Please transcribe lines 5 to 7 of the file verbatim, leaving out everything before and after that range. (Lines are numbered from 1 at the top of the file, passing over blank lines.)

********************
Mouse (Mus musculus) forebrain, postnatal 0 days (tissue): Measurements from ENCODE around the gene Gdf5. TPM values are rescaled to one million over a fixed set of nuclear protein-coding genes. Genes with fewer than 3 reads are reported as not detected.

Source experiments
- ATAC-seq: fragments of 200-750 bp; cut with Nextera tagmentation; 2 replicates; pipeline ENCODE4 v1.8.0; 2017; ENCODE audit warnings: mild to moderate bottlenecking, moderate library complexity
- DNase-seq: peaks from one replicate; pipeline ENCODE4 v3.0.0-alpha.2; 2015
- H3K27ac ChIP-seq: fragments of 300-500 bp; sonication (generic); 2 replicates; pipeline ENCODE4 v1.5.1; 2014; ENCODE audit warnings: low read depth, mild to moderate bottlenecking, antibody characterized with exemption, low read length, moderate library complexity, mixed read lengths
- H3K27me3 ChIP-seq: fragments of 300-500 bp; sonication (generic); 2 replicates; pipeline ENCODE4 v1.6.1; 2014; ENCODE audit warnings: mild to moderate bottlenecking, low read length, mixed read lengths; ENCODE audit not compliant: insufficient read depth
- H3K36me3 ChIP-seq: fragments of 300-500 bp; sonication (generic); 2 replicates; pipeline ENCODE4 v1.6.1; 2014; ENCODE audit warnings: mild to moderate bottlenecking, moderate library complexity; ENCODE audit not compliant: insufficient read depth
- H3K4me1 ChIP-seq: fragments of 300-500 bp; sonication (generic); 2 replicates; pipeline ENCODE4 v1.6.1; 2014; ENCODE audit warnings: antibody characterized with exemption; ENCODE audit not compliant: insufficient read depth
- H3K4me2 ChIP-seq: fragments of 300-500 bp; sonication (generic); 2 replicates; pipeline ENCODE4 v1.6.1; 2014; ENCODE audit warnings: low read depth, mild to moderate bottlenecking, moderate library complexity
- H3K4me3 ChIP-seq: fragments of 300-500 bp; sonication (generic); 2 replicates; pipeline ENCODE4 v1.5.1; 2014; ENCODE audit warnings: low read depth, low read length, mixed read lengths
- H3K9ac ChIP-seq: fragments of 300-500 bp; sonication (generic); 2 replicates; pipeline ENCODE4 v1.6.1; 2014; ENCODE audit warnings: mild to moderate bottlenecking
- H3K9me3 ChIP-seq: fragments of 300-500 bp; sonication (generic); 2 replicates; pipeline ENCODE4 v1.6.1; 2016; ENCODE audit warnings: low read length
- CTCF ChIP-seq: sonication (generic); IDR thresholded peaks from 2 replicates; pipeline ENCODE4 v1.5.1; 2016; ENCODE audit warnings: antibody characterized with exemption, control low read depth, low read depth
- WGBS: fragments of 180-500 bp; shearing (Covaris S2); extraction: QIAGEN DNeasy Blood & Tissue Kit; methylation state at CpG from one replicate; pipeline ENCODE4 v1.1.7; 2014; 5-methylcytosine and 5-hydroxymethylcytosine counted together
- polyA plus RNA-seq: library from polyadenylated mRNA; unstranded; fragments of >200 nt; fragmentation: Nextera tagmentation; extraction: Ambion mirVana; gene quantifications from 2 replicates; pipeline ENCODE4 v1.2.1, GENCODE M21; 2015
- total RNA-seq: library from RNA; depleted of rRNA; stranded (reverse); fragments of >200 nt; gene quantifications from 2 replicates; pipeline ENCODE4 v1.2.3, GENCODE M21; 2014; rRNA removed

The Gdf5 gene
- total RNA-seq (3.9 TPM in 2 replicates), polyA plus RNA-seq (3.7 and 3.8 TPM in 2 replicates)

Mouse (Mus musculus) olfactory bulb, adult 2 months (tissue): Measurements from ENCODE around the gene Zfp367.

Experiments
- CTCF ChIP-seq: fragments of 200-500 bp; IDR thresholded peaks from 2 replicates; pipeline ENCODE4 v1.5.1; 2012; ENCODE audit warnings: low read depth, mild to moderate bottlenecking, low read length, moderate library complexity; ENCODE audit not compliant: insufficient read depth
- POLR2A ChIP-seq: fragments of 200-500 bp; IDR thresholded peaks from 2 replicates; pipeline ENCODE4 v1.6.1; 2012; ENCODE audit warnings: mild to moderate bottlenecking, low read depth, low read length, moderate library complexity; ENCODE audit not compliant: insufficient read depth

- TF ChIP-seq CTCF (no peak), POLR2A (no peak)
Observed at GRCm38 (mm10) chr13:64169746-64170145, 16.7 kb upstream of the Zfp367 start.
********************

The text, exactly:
- H3K27ac ChIP-seq: fragments of 300-500 bp; sonication (generic); 2 replicates; pipeline ENCODE4 v1.5.1; 2014; ENCODE audit warnings: low read depth, mild to moderate bottlenecking, antibody characterized with exemption, low read length, moderate library complexity, mixed read lengths
- H3K27me3 ChIP-seq: fragments of 300-500 bp; sonication (generic); 2 replicates; pipeline ENCODE4 v1.6.1; 2014; ENCODE audit warnings: mild to moderate bottlenecking, low read length, mixed read lengths; ENCODE audit not compliant: insufficient read depth
- H3K36me3 ChIP-seq: fragments of 300-500 bp; sonication (generic); 2 replicates; pipeline ENCODE4 v1.6.1; 2014; ENCODE audit warnings: mild to moderate bottlenecking, moderate library complexity; ENCODE audit not compliant: insufficient read depth